The expanding range of invasive mosquito species Ae. albopictus in the U.S. may have important implications for public health and mosquito community structure. Ae. albopictus is an aggressive day-biter and a potential vector for dengue, chikungunya, and Zika virus. The presence of this species has been associated with the decline in populations of other mosquitoes, such as Ae. aegypti in the Southern U.S. It is not well understood, however, how interactions among these species and others, including the invasive Ae. japonicus and the native Ae. triseriatus, affect community assemblage in the northeastern U.S. The purpose of this study was to assess the composition of mosquito communities among sites in southern New York State. Four sites were selected based on known establishment (two southern locations) or absence (two northern locations) of Ae. albopictus. All sites had populations of Ae. japonicus and Ae. triseriatus. This design allowed us to make comparisons of mosquito communities in the presence and absence of Ae. albopictus. A total of 35 tree-holes, a preferred habitat of mosquito larvae of several Aedes species, were sampled three times each in the summer of 2015.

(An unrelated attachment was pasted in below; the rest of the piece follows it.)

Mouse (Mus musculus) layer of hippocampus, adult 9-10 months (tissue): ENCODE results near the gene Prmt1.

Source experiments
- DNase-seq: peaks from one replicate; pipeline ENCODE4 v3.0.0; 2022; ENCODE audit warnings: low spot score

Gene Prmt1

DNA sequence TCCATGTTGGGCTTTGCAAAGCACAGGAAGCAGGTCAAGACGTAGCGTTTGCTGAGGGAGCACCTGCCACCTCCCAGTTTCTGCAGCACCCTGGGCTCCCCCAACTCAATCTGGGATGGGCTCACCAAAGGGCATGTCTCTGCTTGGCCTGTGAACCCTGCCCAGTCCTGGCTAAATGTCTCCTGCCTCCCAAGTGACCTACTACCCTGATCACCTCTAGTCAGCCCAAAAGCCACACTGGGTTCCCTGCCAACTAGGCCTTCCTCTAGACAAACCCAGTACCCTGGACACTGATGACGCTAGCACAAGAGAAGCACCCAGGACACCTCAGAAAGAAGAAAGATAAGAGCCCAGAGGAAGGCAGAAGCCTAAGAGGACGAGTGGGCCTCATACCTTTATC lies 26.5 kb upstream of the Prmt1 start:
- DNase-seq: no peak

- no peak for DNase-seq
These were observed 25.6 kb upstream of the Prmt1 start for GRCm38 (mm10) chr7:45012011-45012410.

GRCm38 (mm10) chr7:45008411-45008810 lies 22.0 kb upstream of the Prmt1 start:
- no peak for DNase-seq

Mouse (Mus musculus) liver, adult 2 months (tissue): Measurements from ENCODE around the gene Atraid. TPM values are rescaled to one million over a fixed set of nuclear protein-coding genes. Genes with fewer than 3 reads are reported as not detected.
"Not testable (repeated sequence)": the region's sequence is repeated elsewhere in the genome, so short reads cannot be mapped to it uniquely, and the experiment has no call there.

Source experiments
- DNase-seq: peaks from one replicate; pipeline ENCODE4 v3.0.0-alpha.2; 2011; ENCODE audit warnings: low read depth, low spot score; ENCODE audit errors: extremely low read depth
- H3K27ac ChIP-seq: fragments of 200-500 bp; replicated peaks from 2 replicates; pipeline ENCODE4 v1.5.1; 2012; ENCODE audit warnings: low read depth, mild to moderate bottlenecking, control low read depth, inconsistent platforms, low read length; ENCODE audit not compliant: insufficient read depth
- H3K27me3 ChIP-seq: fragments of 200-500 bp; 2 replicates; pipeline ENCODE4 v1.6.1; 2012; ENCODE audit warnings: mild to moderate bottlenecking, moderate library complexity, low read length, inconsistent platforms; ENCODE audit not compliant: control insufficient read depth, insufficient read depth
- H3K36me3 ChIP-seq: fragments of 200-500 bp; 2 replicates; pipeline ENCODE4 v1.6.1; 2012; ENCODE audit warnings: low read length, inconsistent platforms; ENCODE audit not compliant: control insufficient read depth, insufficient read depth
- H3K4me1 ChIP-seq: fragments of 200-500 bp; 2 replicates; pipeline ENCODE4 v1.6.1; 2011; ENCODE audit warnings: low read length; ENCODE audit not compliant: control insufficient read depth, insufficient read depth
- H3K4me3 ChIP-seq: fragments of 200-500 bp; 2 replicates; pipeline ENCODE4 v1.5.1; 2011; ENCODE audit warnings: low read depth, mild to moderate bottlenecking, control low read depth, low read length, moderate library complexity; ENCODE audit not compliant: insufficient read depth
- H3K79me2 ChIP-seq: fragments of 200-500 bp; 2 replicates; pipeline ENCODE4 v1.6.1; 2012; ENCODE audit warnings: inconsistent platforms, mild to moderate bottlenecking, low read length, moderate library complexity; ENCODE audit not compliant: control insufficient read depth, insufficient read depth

Ae. albopictus larvae were found in the two southern sites but not in the two northern sites, as expected. In the southernmost site, Ae. albopictus made up 82.8% of the mosquito population with Ae. japonicus and Ae. triseriatus falling under 2% each. Moving northward, Ae. triseriatus was the dominant species with a relative abundance of 83.3% followed byAe. japonicus at 11.8% and Ae. albopictus at 3.0%. In the two northern sites, Ae. triseriatus was the most common species with Ae. japonicus as the second most abundant. The abundance of Ae. japonicus and Ae. albopictus peaked later in the season. It is suspected that the very cold winter of 2014-2015 may have affected the early survivability of the invasive species. Pairwise comparisons found a slightly negative, but significant (p=0.03) correlation between Ae. triseriatus and Ae. albopictus, and a slightly positive, but significant (p=0.01), correlation between Ae. triseriatus and Ae. japonicus. The Simpson’s diversity index did not differ significantly among sites, however, this may have been affected by decreased sample size due to drought. Further studies conducted over multiple seasons and sites will be required to help understand the complex nature of mosquito community assemblages.